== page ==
As one might expect, not all of the gold and silver stocks are as dangerous looking as that of the 100 Index. Actually some gold and silver stocks are worse looking while some are better. A review of the various Merv's Indices is available to subscribers in their Update section.
Well, so much for gold and silver stocks. Now let's see what gold itself is doing. I am showing a long term chart of gold for the same time period and with the same indicators as the 100 Index above. This is for easy comparison of the movements between gold and the average performance of the top 100 gold and silver stocks. I'm not sure I would take my cue from the action by gold and then apply it to purchase or sale of stock. If you buy gold, go to the gold chart. If you buy stock go to an appropriate stock Index or chart.
I'll just make a few brief comments between the chart of gold and that of the 100 Index. Readers may find far more interesting similarities and differences on their own.
The most notable differences between the two charts are in the RSI and recent gold strength. The RSI did not peak until mid 2006 versus the 100 Index peak in 2002. Although the price of gold has gained considerably since late 2006 its strength has diminished versus its strength in early 2006. Note the negative divergence in the RSI versus gold at the gold peak a few weeks ago. The sharp rise in gold price is nowhere to be found in the average price of the top 100 gold and silver stocks as represented by the 100 Index. Over time one or the other has to give. At this time I'm afraid it will be the price of gold. The recent RSI action between the two is not compatible. Gold could still drop quite a ways without putting the RSI into its negative zone while the 100 Index RSI has little maneuvering room from here. We'll just have to wait and see how the action develops from here.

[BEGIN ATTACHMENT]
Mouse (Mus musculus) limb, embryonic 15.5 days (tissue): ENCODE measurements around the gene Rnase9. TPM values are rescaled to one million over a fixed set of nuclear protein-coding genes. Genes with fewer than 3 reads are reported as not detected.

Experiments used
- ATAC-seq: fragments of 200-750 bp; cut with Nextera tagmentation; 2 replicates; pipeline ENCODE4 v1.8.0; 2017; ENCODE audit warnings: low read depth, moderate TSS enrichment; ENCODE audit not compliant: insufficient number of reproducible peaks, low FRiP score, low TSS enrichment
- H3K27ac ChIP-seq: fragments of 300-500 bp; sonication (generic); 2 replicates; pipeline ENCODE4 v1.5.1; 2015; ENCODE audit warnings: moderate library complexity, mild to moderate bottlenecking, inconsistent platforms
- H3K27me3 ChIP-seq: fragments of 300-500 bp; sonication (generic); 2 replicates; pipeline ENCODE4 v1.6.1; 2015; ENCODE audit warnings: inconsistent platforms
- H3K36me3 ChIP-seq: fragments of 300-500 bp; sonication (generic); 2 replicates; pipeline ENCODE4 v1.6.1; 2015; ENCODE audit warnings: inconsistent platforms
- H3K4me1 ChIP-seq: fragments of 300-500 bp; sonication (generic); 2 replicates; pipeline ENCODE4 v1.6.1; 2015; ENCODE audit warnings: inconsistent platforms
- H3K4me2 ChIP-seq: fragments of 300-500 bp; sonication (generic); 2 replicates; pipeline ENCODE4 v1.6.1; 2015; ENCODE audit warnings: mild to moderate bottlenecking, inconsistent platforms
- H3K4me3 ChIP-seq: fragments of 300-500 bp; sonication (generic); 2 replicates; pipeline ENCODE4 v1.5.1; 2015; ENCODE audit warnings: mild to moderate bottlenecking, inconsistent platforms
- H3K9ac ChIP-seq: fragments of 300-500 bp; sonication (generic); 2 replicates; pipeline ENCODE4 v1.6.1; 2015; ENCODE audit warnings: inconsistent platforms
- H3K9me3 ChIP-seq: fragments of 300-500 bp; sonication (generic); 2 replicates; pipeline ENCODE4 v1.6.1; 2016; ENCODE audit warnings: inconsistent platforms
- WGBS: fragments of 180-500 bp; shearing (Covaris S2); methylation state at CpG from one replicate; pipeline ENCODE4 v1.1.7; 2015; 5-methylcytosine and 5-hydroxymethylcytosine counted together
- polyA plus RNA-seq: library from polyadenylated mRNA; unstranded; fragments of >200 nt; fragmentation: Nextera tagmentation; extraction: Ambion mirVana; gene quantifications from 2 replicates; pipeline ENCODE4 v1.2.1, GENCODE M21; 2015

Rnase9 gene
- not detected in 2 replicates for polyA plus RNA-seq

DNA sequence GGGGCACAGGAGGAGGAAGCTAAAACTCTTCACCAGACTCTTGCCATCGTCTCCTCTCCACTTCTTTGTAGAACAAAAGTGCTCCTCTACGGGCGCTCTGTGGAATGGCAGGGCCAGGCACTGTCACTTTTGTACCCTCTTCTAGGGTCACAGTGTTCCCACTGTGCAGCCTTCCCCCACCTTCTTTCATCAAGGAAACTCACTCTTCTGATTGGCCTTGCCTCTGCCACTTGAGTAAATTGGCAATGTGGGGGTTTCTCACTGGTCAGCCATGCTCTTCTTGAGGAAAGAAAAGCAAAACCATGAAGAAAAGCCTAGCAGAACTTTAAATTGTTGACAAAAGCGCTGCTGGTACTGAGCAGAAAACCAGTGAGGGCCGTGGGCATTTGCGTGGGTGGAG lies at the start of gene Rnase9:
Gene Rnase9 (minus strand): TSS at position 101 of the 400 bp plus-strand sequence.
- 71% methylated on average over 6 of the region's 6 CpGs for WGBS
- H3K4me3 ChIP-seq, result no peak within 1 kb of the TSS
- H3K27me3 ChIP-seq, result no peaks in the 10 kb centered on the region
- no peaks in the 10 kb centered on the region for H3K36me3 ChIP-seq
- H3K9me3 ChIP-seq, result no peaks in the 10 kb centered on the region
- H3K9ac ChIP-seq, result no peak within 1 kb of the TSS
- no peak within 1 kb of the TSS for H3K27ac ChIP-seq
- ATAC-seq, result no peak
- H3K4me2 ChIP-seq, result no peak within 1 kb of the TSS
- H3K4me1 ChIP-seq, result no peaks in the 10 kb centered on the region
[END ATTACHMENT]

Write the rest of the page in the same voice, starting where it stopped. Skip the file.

Now back to the real world.
The long term P&F chart added another X to the chart shown last week. It has therefore not yet confirmed a bear signal although once it did we already have two downside projections shown last week.
As for the normal chart and indicators, looking at a daily version of the chart and indicators we still have the Index well above its long term positive sloping moving average line. The momentum indicator is also still in its positive zone but is below its negative trigger line. The volume indicator remains above its positive trigger line but this indicator is often a lagging indicator at market tops. Putting it all together the long term rating remains BULLISH.
Shown on the chart is the third FAN trend line (solid black) of the FAN shown a few weeks back. Also shown is the rare fourth FAN trend line. Both have now been broken for a signal that the sharp price rise is over for now. Although the price action has moved slightly above the FAN trend line when the chart is drawn in semi-log scale it is slightly below. However, I still consider the trend broken.
The momentum indicator bounced off its neutral line but the bounce was not very strong. However the indicator did move above its trigger line but the trigger has remained slightly negative. With the Index still below its negative sloping moving average line the intermediate term rating remains BEARISH.
Although the short term looks like it may want to move lower the price has moved above its positive moving average line. The momentum indicator remains just above its positive trigger line but just below its neutral line in the negative zone. The short term rating has now turned into a BULLISH rating but is in a very precarious position and could change back to the bearish very quickly.
Silver remains above its FAN trend line from the August low but has broken below the trend line from the Dec low, similar to the gold action. Nothing new happening in silver so I think I'll wait till next week for a better analysis.
Merv's Precious Metals Indices Table
Let's call it another week.